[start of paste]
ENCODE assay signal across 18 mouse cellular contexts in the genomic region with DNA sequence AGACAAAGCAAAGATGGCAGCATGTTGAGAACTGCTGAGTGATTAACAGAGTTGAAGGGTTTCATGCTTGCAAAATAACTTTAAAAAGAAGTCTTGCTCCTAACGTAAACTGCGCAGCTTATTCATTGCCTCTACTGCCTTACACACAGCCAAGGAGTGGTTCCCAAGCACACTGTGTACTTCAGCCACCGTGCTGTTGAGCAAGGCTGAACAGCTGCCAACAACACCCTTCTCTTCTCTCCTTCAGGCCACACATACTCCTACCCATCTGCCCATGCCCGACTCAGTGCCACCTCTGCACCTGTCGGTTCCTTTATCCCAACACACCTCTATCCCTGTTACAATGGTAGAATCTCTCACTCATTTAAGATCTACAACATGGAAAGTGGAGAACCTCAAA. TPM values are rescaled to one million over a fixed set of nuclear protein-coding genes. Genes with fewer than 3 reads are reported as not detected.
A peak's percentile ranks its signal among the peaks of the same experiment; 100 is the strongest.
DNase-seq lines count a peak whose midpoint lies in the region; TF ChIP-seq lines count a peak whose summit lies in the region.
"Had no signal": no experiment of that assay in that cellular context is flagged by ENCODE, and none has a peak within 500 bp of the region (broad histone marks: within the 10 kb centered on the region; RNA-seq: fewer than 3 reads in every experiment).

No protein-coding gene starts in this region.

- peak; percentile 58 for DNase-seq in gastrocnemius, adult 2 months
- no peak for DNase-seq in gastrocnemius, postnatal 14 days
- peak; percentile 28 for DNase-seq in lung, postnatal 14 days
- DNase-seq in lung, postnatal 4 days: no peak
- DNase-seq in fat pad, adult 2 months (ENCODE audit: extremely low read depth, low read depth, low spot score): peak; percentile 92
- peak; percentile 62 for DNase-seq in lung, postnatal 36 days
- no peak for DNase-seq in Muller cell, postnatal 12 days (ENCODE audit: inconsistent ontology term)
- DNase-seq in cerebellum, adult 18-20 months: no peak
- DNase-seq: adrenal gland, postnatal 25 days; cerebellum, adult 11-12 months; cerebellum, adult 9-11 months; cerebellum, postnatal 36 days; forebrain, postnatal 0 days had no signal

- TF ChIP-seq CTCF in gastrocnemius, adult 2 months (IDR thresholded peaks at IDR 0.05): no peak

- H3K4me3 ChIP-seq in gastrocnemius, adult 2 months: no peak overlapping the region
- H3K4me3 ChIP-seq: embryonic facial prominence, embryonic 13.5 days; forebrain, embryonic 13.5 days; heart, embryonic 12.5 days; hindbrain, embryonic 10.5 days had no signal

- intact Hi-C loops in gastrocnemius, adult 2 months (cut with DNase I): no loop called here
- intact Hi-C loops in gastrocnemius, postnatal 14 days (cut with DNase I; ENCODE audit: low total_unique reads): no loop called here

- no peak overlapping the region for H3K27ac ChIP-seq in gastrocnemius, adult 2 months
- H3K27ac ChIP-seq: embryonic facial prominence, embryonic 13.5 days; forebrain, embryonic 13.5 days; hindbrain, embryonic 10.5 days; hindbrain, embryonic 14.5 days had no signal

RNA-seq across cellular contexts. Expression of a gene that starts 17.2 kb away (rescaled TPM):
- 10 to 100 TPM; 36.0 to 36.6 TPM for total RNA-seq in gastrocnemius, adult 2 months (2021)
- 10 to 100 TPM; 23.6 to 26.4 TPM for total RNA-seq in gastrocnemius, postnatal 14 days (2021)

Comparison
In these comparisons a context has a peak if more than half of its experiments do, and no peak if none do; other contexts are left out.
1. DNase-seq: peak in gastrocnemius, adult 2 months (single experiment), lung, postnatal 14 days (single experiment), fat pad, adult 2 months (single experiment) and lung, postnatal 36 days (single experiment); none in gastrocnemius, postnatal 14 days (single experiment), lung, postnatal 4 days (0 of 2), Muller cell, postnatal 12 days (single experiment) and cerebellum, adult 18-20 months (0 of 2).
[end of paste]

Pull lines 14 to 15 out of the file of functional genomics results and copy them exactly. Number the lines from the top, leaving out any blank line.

- DNase-seq: adrenal gland, postnatal 25 days; cerebellum, adult 11-12 months; cerebellum, adult 9-11 months; cerebellum, postnatal 36 days; forebrain, postnatal 0 days had no signal

- TF ChIP-seq CTCF in gastrocnemius, adult 2 months (IDR thresholded peaks at IDR 0.05): no peak